Reviewing Hell: Strategy and Structure

In honor of my Hell Mythos series of stories (“The Kraken” is now available at Amazon), I’m going to be reviewing the major works of fiction, poetry, and movies that depict Hell and the afterlife. This is going to be a lengthy project, and I want to cover everything from the earliest Hell depictions (Homer, Virgil, Dante) all the way to modern underworld and angel/demon based books like Clive Barker’s The Scarlet Gospels or The House of Shattered Wings by Aliette de Bodard.

My current plan is to score each book in five different categories:

The Set-Up: You’ve got to get us to Hell, or you’ve got to get your angels and demons to Earth in a sensible manner. We need a plot that moves us along, and we need good writing and good characters. Otherwise, underworld literature can just become a travelogue without a real point.

Scope: If you’re going to write about Hell, Heaven, angels, and demons, you better go big! Underworld literature should be about vast landscapes, huge devils, and epic conflicts—none of the small stuff here.

Horror: I’m a big believer that Hell literature is horror literature—we’re playing in the sandbox of Horror and Weird Fiction, not in the realm of Fantasy or Science Fiction. H.P. Lovecraft, in his Cthulhu Mythos, utilizes a technique called “cosmic horror,” that of evoking the sense of terror about when humans are exposed to their own insignificance in the universe. That’s also what good underworld literature can do. Hell reveals to us the smallness of our own being, the terror of our lives in the face of eternity.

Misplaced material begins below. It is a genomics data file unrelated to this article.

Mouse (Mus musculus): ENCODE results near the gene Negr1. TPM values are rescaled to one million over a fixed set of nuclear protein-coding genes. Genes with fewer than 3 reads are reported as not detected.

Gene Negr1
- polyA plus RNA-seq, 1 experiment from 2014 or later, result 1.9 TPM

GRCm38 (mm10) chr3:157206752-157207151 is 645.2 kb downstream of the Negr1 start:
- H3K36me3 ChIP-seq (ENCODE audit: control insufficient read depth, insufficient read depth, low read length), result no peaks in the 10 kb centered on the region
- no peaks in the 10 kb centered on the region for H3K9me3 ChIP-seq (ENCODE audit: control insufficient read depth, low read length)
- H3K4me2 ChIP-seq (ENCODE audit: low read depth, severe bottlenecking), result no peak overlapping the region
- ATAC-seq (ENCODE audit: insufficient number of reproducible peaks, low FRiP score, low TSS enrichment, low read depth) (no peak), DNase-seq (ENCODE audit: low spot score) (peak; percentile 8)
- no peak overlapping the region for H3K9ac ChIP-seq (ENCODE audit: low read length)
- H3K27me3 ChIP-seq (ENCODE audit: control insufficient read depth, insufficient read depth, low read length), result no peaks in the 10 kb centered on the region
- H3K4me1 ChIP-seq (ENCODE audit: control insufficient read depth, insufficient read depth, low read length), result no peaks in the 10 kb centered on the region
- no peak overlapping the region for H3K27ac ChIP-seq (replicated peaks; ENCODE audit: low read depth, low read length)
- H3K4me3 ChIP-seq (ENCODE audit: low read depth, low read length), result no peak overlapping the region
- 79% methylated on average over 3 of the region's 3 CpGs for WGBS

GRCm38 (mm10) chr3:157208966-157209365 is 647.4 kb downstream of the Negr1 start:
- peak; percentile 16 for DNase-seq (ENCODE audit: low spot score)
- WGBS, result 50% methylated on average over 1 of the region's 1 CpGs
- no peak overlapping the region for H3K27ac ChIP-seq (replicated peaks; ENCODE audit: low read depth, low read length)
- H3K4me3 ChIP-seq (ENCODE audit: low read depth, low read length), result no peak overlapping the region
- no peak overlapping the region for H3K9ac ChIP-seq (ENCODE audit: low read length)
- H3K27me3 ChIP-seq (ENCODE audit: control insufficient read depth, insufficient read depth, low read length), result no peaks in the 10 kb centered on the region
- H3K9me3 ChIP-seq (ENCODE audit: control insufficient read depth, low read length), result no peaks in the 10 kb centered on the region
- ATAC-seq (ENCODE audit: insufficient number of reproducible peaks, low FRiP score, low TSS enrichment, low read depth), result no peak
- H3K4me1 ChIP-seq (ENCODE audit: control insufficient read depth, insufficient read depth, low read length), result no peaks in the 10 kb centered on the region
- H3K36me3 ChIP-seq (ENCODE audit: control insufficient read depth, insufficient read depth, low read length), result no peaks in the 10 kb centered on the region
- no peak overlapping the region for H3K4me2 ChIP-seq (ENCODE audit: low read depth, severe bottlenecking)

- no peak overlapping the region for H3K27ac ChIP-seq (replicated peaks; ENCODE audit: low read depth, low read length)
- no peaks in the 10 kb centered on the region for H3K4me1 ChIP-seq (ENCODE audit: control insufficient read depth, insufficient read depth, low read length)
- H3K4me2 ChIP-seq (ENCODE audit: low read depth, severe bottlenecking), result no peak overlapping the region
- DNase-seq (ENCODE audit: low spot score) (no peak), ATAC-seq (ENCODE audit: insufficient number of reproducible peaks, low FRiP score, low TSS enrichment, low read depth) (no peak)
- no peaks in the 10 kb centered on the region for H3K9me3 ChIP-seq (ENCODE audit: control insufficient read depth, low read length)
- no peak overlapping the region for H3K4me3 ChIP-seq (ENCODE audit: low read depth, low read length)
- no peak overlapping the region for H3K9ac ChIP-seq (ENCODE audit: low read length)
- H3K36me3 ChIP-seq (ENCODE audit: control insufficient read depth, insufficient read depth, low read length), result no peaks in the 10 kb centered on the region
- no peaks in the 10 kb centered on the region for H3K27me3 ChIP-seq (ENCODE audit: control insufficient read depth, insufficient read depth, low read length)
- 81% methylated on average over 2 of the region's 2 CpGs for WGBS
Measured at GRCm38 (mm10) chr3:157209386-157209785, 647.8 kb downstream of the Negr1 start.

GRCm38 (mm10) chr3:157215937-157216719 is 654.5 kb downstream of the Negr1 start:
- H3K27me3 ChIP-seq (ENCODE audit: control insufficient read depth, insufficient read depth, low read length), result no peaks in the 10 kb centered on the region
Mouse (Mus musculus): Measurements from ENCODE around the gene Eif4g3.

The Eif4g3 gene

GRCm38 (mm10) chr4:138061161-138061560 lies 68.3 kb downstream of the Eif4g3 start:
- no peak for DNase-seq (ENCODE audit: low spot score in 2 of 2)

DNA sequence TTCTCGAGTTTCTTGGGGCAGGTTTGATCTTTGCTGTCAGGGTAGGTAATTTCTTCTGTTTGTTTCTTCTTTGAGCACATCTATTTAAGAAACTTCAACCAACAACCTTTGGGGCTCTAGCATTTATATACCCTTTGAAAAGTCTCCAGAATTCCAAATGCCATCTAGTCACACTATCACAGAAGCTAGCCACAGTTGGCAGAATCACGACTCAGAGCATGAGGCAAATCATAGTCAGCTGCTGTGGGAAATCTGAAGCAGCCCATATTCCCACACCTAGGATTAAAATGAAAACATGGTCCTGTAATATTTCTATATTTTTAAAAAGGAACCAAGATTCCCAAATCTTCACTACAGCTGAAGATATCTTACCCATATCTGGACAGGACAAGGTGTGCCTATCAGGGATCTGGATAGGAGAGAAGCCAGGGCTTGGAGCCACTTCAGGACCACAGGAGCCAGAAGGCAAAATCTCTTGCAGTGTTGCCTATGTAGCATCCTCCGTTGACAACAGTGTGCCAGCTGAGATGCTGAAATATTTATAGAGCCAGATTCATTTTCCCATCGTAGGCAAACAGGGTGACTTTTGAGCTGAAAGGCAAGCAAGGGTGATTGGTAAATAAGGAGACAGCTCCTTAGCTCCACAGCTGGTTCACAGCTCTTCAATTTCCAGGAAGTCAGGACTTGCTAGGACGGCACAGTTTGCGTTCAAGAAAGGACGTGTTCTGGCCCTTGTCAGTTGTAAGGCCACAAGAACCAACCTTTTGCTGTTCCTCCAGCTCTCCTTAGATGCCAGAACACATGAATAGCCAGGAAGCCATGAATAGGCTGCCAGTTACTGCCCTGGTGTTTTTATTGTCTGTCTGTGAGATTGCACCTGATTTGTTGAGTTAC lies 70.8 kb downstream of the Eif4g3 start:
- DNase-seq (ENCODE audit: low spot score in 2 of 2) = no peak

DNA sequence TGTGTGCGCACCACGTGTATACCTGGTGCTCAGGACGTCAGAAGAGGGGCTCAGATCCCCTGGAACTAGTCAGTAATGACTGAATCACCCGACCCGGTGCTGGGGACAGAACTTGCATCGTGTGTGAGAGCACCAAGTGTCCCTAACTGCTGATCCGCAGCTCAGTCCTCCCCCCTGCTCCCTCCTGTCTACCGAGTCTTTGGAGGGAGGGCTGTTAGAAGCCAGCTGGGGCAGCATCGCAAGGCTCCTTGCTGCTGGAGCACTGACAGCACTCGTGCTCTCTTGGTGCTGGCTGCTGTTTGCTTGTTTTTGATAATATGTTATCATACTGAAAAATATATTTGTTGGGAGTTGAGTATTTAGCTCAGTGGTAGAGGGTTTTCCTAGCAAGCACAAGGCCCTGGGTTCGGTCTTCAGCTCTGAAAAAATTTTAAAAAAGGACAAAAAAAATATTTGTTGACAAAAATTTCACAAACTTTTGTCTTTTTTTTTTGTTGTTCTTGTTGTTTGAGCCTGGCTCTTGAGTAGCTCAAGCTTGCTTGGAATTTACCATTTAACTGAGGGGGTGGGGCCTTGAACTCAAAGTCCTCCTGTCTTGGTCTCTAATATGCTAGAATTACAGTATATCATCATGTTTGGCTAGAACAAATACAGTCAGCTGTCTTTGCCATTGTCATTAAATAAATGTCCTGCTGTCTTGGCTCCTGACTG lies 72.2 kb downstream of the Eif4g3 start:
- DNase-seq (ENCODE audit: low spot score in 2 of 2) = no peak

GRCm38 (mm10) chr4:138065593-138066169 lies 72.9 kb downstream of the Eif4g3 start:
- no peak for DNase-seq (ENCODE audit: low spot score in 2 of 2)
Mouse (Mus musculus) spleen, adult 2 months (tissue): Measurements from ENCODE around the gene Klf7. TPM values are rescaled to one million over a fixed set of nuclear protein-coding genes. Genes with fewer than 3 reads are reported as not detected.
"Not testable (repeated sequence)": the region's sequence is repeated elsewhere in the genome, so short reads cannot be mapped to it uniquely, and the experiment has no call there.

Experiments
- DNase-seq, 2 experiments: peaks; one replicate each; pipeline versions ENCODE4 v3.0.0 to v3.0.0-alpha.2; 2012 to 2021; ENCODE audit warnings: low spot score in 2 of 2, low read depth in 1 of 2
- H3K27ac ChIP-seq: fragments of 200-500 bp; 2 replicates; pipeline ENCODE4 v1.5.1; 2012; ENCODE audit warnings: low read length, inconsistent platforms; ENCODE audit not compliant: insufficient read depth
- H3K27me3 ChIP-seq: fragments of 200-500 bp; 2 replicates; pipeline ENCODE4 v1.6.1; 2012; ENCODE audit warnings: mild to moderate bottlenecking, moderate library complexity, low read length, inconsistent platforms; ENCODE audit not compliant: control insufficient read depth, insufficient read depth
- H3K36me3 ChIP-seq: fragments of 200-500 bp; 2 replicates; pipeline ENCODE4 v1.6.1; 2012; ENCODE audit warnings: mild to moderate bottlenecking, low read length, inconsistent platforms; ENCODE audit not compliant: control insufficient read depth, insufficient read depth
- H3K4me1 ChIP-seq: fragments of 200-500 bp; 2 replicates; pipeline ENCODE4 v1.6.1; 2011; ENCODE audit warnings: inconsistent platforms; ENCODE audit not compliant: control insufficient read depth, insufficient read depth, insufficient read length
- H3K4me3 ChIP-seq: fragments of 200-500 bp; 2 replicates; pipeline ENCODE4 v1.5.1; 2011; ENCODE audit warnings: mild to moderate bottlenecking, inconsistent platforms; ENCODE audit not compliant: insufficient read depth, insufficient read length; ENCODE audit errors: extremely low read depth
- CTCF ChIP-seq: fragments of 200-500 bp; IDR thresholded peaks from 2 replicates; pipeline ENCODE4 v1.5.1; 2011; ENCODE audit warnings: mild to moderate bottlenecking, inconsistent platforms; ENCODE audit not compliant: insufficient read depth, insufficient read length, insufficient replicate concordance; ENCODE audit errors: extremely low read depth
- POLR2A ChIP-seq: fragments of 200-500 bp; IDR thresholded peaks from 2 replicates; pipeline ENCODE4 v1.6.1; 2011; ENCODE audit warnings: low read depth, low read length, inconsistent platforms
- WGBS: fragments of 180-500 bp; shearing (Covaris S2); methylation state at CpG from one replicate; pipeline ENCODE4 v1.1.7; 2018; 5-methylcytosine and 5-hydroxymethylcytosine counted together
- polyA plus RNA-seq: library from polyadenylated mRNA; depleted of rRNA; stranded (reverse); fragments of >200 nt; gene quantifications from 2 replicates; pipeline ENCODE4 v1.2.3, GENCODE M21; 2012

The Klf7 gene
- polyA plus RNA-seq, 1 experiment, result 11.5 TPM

Originality: Books can fall into Hell-cliches quickly. Lake of Fire, pitchforks, scales and horns. What has the author done with this material? Have they added a new spin, a new perspective, that makes things worth reading?

Enjoyability: None of that matters if the novel isn’t fun and exciting to read. Subjective, I know, but all reading is subjective.

I’m going to score each book on a scale of 1-10, giving us 50 points for each book. That should allow for some good comparisons. I think I’m going to break up the “classics” and the “modern” books; you can’t really compare Dante to Tad Williams, for instance.


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